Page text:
Circular Economy Meets Technology

The topic of my previous blog was how circular economy can be promoted in a variety of ways. Here at Huld, our most effective way of promoting circular economy is to harness new technologies. This blog will discuss a few of them, showing how they can be applied, and pointing out their key challenges.

We’ll begin with a short reminder. Circular economy business models consist of:

  • product-as-a-service (for example: performance or device as a service),
  • renewability,
  • sharing platforms,
  • product-life extension,
  • resource efficiency, and
  • recycling.

Which Technologies are Essential for the Business Models in Question?

Digital services and collection of data have been an important part of any industry for several years now. Today, it is possible to use different kinds of sensors providing a multitude of data. How to analyze and make use of the collected data has proved to be the biggest challenge. Ensuring an effective use of available resources by following up with material flows is essential for symbiotic partnerships between several companies. Mere collection and maintenance of data is not enough to provide maximum benefits for business. In the future, companies with the ability to develop sharing platforms suitable for data sharing are surely going to thrive. Sharing platforms will also increase the value of the data, as it can be utilized more productively also when in joint use.

With the help of artificial intelligence, even vast amounts of data can be handled and optimized in a fast pace. Nevertheless, just one data analyst with a huge amount of data is not enough to develop the service into a global business. Algorithms, for example, must function as reliably as possible. It is also essential to have a solid business idea.

Computer vision, on the other hand, can be used in sorting the materials as long as this is taken into consideration in the product design. It is important that the product can be disassembled. Furthermore, a comprehensive list of all used materials has to be drawn up for each product. For example, the shortage of minerals and precious metals we are experiencing right now could be significantly less acute if the materials used in old electronic devices were sorted and recycled more effectively.

Essential Factors for Circular Economy Include:

  • Knowing where the materials and devices are located (traceability of materials),
  • Predicting when products are in need of service,
  • Predicting when products have reached the end of their life cycle,
  • Organizing the logistics of material flows in an optimized and cost-effective way,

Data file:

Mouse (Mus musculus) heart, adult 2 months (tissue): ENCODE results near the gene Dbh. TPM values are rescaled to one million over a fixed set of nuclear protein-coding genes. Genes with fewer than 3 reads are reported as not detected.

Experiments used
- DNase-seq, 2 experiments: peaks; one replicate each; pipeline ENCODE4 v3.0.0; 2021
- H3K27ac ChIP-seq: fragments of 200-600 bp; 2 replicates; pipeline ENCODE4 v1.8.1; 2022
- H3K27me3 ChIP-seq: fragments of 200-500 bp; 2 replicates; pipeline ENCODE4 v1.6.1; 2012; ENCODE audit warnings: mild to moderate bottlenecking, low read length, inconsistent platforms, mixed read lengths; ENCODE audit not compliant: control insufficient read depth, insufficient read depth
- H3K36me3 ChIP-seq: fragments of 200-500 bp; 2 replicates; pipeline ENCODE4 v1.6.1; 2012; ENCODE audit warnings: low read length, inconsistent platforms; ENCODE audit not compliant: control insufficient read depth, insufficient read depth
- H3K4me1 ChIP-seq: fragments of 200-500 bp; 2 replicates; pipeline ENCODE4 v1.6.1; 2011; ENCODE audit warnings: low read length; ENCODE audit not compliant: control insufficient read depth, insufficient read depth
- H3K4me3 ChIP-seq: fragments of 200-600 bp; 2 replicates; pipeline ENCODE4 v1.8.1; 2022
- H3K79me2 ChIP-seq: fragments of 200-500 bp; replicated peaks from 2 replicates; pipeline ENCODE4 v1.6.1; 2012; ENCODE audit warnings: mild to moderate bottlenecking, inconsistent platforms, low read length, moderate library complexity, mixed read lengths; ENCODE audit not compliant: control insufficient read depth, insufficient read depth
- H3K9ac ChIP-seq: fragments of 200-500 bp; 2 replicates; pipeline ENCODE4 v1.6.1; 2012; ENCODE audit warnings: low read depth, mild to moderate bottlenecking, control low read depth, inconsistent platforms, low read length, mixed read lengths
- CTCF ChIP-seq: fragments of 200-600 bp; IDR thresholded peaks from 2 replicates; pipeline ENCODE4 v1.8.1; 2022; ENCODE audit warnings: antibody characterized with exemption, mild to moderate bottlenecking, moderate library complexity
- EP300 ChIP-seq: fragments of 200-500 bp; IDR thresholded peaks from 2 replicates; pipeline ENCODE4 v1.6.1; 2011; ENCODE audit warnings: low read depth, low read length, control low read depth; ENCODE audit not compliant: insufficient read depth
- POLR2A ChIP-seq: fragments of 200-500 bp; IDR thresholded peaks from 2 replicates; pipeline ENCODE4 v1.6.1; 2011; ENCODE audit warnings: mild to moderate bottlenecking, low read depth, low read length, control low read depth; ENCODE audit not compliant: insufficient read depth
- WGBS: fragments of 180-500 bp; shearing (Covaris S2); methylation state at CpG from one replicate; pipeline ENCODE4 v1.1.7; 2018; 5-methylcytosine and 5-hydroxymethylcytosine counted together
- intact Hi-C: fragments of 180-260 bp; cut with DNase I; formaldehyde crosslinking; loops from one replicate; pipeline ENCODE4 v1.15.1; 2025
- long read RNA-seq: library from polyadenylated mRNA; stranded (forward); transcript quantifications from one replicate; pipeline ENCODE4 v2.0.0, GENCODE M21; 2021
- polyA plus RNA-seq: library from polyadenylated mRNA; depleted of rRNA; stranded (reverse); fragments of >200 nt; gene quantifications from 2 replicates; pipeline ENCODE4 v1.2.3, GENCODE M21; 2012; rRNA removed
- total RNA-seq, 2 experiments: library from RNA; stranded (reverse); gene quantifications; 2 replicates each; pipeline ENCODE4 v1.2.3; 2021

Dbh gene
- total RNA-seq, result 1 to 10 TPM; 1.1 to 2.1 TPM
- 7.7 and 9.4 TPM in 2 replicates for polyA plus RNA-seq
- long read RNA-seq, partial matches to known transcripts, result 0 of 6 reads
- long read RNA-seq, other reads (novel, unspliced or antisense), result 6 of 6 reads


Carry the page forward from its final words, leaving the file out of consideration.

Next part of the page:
• Sorting of materials,
  • Distribution of information on available devices, services and materials.

Implementation and use of new technologies always carry some element of risk. Precise calculations are necessary in order to make the changes worthwhile. Even in our current, serious world situation, one has to remember that the goal of any company is to make profit. Making profit is the driving force behind most companies. At the same time, we also have to consider that available resources are becoming increasingly scarce, which is inevitably going to lead to changes in the future. Another risk factor, especially when data use is concerned, is information security. IoT/IoE devices are becoming more and more common. Companies are also cooperating more extensively in the field of data sharing, which makes it extremely important to make sure that information security issues are up-to-date. Symbiotic partnerships between companies are not possible without data sharing. However, the risks become imminent if cooperation also leaves a back door open for potential criminals.

New Technologies – Only for the Big Players?

I dare to claim that many companies are still more or less at square one when it comes to circular economy. Sure, they may have plans about sustainable development and carbon neutrality. Yet, investments made on circular economy and its practices are still quite meager. As I mentioned in my previous blog, the environmental impact of any product or service is basically determined already when the product is being designed. Thus, thinking about circular economy should be the basis of all product development.

It is not always necessary to invest millions, either. Product development with a view on circular economy is also possible for smaller-scale start-ups and SMEs. Most importantly, one has to identify how circular economy can benefit the company’s business, and to take a bold, front-line move towards changing the future.